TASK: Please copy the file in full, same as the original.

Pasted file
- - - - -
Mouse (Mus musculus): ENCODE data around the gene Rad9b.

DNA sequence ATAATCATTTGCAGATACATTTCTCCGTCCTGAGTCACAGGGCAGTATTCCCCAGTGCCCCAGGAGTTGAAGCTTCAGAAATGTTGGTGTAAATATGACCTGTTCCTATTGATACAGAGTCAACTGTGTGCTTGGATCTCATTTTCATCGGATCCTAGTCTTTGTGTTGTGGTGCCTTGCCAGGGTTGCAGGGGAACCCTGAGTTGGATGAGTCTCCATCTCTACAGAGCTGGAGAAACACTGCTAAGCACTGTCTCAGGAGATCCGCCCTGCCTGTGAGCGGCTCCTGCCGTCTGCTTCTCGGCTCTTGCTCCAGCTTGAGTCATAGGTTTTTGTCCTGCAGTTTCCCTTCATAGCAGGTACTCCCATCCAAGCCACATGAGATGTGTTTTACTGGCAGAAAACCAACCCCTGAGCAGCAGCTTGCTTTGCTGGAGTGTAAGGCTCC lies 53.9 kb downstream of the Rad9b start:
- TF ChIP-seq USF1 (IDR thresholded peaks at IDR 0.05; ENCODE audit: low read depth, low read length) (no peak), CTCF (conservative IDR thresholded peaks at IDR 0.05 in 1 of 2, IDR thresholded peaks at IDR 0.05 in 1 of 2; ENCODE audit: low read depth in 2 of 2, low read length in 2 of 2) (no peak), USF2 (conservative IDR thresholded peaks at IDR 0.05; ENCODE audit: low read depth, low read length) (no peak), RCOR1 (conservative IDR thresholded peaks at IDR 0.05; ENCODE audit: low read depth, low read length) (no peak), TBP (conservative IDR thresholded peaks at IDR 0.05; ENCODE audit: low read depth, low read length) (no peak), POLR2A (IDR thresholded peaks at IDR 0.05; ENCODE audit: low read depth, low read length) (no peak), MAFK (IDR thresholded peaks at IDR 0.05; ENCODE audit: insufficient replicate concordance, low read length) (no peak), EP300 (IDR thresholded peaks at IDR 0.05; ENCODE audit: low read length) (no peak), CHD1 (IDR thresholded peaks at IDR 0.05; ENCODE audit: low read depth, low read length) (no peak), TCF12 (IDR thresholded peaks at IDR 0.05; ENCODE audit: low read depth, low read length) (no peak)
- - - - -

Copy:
Mouse (Mus musculus): ENCODE data around the gene Rad9b.

DNA sequence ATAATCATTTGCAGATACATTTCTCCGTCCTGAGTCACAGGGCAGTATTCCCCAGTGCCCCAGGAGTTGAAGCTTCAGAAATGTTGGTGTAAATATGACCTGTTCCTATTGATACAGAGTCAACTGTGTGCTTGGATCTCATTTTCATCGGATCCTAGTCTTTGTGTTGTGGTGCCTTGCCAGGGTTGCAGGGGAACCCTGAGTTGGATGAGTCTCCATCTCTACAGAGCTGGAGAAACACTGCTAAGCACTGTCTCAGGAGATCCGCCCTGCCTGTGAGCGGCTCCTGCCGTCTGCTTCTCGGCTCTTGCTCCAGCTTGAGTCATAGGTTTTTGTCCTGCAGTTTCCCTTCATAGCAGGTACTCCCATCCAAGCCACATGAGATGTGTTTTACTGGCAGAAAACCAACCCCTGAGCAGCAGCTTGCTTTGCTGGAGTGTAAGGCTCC lies 53.9 kb downstream of the Rad9b start:
- TF ChIP-seq USF1 (IDR thresholded peaks at IDR 0.05; ENCODE audit: low read depth, low read length) (no peak), CTCF (conservative IDR thresholded peaks at IDR 0.05 in 1 of 2, IDR thresholded peaks at IDR 0.05 in 1 of 2; ENCODE audit: low read depth in 2 of 2, low read length in 2 of 2) (no peak), USF2 (conservative IDR thresholded peaks at IDR 0.05; ENCODE audit: low read depth, low read length) (no peak), RCOR1 (conservative IDR thresholded peaks at IDR 0.05; ENCODE audit: low read depth, low read length) (no peak), TBP (conservative IDR thresholded peaks at IDR 0.05; ENCODE audit: low read depth, low read length) (no peak), POLR2A (IDR thresholded peaks at IDR 0.05; ENCODE audit: low read depth, low read length) (no peak), MAFK (IDR thresholded peaks at IDR 0.05; ENCODE audit: insufficient replicate concordance, low read length) (no peak), EP300 (IDR thresholded peaks at IDR 0.05; ENCODE audit: low read length) (no peak), CHD1 (IDR thresholded peaks at IDR 0.05; ENCODE audit: low read depth, low read length) (no peak), TCF12 (IDR thresholded peaks at IDR 0.05; ENCODE audit: low read depth, low read length) (no peak)